Frontotemporal dementia – a combined national focus provides opportunity to raise awareness, improve access and increase support services

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Thursday 1 November 2018

Dementia Australia and the Australian Frontotemporal Dementia Association (AFTDA) have joined forces to increase access to support for people living with frontotemporal dementia, their families and carers.

Key to the agreement between the two organisations is the transfer of the operation of existing carer support groups to be managed and delivered by Dementia Australia.

“Combining the expertise of the two organisations, this transition will ensure people living with frontotemporal dementia, their families and carers will become more aware of the services and support programs offered by Dementia Australia to people with the disease, their families and carers, all over Australia, Ian McRae AO, Chair Australian Frontotemporal Dementia Association said.

“Over the past year the discussions to achieve this transfer have been long and thorough to ensure that the members of these support groups have confidence that the existing programs will continue with the possibility of expanding nationally,” Mr McRae said.

Dementia Australia CEO, Maree McCabe said it is crucial that Australians living with frontotemporal dementia receive the support they require and Dementia Australia is well placed to ensure this continues into the future.

“Dementia Australia as the national peak body aims to ensure everyone living with any form of dementia knows that our organisation is here for them, their families and carers,” Ms McCabe said.

“Frontotemporal dementia impacts the frontal and/or temporal lobes of the brain that affects mood, social behaviour, attention, judgement, planning and self-control.

“This can lead to reduced intellectual abilities and changes in personality, emotion and behaviour.

“In contrast to Alzheimer’s disease, a person’s memory often remains unaffected, especially in the early stages.

“We know frontotemporal dementia is most common in those diagnosed under the age of 65 – but not exclusively – it can occur in older people too.”

“AFTDA was established in 2012 with the broad objectives to focus on setting up carer support groups for people impacted by frontotemporal dementia,” Mr McRae said.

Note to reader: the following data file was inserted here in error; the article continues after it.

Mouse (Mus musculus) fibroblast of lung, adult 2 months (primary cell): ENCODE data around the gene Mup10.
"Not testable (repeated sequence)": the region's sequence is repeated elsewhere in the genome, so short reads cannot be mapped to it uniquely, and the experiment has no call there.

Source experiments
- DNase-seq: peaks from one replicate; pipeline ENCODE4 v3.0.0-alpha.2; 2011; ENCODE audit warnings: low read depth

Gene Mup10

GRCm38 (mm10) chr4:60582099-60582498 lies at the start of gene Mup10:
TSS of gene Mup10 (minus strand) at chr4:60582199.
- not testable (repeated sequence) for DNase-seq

“Following the Federation of Alzheimer’s Australia unifying and changing its name to Dementia Australia in October 2017, AFTDA viewed the change as a positive, inclusive step in broadening the public’s understanding of dementia, especially to increase awareness of the less-well-known younger onset dementias, such as frontotemporal dementia.”

There are around 100 different types of dementia and Dementia Australia’s mix of services already support tens of thousands of Australians of all ages impacted by all forms of dementia, including frontotemporal dementia, through our counselling and support programs, our National Dementia Helpline and our online resources.

Ms McCabe and Mr McRae will present about the transition of the program as part of the Carers Day Program on 13 November at the 11th International Conference on Frontotemporal Dementias to be held in Sydney, 11-14 November, 2018 -

For further information visit the Dementia Australia website at


Dementia Australia is the national peak body and charity for people, of all ages, living with all forms of dementia, their families and carers. It provides advocacy, support services, education and information. An estimated 436,000 people have dementia in Australia. This number is projected to reach more than 1.1 million by 2056. Dementia Australia is the new voice of Alzheimer’s Australia. Dementia Australia’s services are supported by the Australian Government.

National Dementia Helpline 1800 100 500

Interpreter service available

(The National Dementia Helpline is an Australian Government Initiative)

Dementia is a National Health Priority Area

Media contacts: John Noble 0407 019 430 [email protected] / Christine Bolt 0400 004 553 [email protected]

When talking or writing about dementia please refer to Dementia Language Guidelines.